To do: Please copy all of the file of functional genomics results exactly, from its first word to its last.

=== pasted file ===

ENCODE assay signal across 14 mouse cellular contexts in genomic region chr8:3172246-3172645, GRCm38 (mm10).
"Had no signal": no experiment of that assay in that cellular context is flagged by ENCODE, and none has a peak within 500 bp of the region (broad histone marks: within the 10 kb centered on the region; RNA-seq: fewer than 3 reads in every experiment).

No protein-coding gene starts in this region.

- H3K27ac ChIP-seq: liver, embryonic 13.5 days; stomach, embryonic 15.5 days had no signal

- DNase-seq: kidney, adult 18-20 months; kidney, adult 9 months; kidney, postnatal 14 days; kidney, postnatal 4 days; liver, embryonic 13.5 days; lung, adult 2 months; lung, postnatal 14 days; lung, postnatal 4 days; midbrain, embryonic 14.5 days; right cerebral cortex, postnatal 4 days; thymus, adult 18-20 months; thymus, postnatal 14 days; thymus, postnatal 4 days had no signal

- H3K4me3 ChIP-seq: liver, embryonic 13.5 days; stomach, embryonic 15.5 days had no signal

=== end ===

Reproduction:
ENCODE assay signal across 14 mouse cellular contexts in genomic region chr8:3172246-3172645, GRCm38 (mm10).
"Had no signal": no experiment of that assay in that cellular context is flagged by ENCODE, and none has a peak within 500 bp of the region (broad histone marks: within the 10 kb centered on the region; RNA-seq: fewer than 3 reads in every experiment).

No protein-coding gene starts in this region.

- H3K27ac ChIP-seq: liver, embryonic 13.5 days; stomach, embryonic 15.5 days had no signal

- DNase-seq: kidney, adult 18-20 months; kidney, adult 9 months; kidney, postnatal 14 days; kidney, postnatal 4 days; liver, embryonic 13.5 days; lung, adult 2 months; lung, postnatal 14 days; lung, postnatal 4 days; midbrain, embryonic 14.5 days; right cerebral cortex, postnatal 4 days; thymus, adult 18-20 months; thymus, postnatal 14 days; thymus, postnatal 4 days had no signal

- H3K4me3 ChIP-seq: liver, embryonic 13.5 days; stomach, embryonic 15.5 days had no signal